The thing in question is a Crumar GDS, mother of the Synergy and used by Wendy Carlos (for Tron) & Tangerine Dream as well as Schulze. The CPU & monitor goes with the keyboard on the floor to it's right. It mostly sounds like a DX7, and would probably drive an analog guy like you nuts :-). Nothing even close to a filter in that machine.
Oh, I loves me some digital, make no mistake. But thanks for that spotting. I had a feeling I was wrong there...
This is a pretty funny page. I quote:
Being a jazz diva requires more than a sultry voice, a drinking problem and a tendency towards self destruction these days. You have to use every advantage you can muster - falling back on scat singing and the occasional exposed breast to land the big label contract just doesn't cut it anymore.
Anyways, believe it or not, it isn't just comedy, but actually a product page for a company that does a full reconfiguration of the Altec 342B mixer you see pictured. These guys make high-end tube amps, so they are, of course, insane. (I think dealing with the high voltages eventually turns all companies that sell mostly tube products in to Lord Of The Flies. Go ahead and prove me wrong on that. I dare you.) They all have shitty web pages too. (The old "scroll to the right" trick... crafty...)
The most awesomest plug-in from Audio Damage yet, DubStation is now available for purchase in the AD store. It is VST for Windows, and VST/AU for OSX, and is US$39.00 for direct download.
Not to be cocky or anything, but I am of the considered opinion that this plug-in is The Bomb, and not just because we made it. Easy on the CPU, good looking, and it sounds great, too. I made a quick demo track, which you'll find on the product page. I'll have Wade make a proper one when he isn't so busy, as he's much better at that sort of thing than I am. But if you give the demo a listen, you'll hear the looping, reversing, etc. that makes DubStation such a fun plug-in.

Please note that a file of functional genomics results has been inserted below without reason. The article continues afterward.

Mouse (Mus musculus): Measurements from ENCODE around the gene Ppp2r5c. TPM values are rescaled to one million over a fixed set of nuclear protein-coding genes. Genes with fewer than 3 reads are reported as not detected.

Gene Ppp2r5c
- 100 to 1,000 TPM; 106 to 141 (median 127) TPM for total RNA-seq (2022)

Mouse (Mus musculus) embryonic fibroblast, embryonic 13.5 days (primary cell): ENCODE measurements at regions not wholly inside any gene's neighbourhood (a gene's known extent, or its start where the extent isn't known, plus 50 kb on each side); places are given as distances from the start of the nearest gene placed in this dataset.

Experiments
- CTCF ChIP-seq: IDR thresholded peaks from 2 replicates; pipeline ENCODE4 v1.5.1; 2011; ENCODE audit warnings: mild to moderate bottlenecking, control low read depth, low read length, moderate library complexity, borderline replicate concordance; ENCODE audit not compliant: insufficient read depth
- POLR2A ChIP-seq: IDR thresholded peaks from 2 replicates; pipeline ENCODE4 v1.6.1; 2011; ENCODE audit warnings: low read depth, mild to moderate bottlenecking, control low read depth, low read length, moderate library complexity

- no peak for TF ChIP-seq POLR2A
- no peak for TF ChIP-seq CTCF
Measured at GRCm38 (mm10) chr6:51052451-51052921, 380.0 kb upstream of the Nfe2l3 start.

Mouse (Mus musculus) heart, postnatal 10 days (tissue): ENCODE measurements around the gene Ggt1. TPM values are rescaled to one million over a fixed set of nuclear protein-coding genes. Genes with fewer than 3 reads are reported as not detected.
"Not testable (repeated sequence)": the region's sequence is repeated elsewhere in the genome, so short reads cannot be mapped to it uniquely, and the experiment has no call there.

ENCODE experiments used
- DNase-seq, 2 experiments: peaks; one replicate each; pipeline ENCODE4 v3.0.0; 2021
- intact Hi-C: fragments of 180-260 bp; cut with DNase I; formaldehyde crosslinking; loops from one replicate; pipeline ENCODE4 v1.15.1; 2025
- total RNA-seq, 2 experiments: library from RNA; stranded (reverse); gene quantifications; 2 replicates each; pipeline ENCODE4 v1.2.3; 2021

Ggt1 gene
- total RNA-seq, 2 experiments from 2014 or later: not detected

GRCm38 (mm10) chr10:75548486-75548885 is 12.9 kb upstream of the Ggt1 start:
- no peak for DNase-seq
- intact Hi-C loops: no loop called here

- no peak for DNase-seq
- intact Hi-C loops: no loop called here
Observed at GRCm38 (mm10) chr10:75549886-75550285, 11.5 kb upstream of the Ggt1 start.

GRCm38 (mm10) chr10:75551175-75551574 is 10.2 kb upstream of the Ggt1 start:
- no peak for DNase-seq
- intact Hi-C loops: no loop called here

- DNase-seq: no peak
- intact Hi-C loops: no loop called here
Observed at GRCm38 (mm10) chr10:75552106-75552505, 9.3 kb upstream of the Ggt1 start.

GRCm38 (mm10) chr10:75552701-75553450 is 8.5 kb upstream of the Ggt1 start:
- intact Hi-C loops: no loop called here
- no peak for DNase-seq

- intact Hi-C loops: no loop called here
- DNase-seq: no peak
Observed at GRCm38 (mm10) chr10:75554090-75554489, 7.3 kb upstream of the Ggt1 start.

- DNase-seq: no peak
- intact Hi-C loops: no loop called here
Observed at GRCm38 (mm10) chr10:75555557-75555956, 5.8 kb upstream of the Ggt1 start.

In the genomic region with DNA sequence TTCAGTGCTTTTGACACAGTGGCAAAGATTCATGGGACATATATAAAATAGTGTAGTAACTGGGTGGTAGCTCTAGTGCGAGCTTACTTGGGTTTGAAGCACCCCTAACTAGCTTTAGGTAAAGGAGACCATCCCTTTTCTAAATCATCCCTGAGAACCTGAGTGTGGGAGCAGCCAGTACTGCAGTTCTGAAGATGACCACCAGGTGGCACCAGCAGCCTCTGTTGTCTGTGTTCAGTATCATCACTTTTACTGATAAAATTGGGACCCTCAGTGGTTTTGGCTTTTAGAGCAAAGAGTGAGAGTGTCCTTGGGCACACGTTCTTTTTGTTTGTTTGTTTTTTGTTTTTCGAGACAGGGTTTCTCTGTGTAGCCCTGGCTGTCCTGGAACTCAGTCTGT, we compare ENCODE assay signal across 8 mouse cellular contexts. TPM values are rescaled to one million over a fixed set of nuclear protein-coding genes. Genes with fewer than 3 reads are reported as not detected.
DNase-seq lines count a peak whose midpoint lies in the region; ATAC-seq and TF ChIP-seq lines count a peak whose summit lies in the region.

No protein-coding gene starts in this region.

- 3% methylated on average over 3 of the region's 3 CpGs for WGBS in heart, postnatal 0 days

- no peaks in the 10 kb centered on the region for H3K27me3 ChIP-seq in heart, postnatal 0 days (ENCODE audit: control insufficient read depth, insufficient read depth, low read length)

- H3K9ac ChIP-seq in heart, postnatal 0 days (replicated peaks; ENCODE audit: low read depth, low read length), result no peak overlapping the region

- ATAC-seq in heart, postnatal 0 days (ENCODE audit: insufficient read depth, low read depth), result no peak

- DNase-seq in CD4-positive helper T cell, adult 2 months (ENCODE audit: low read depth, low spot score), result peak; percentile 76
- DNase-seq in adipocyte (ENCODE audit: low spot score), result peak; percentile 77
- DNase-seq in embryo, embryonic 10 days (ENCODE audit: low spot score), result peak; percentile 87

Our next order of business at AD is some contract work for a hardware manufacturer; after that, we've got another cool plug up our sleeves. This is such a fun job. I wish it paid better.
Now, here's a sexy animal, right here. A PPG modular synth, half model 100 and half model 300. It's on German eBay right now, with a minimum of over $16,000 with no bidders (I wonder why...) The auction will probably be closed by the time you see this, but here you go.
I've been in the market for a summing mixer for a while, since I ditched my console. (For the record, the Soundcraft Digital328 is the biggest pile of shit ever to grace the pro-audio section at Guitar Center. Don't say I didn't warn you.) A few months ago, Vince Poulos, the main man behind Speck Electronics, announced on Gearslutz that he was going to be releasing a summing mixer. He put up an initial front-panel mock-up, and opened the field for comments.
The cool thing is that he actually implimented some of the comments (including one of mine, it seems.) Today, he announced that the Speck X.Sum is now available from the various places that sell Speck stuff. It is $1495, and is, I must say, the _perfect_ summing mixer for electronic-based musicians. It is basically a 32x4 mixer, split up in to 16 pairs. Each stereo channel can be assigned to either a Mix A or Mix B output. In simpler terms, you can take 16 outputs of your DAW and sum them to Mix A, and you still have 8 stereo inputs left as a super high-quality keyboard submixer, bussed to Mix B which would go back to the DAW.
This is such a perfect solution to my ills I almost peed myself. It is a bit expensive, but has moved right to the top of the "Must Get Now" list of shit I'll aquire when I'm rich and famous. You can read all about it here.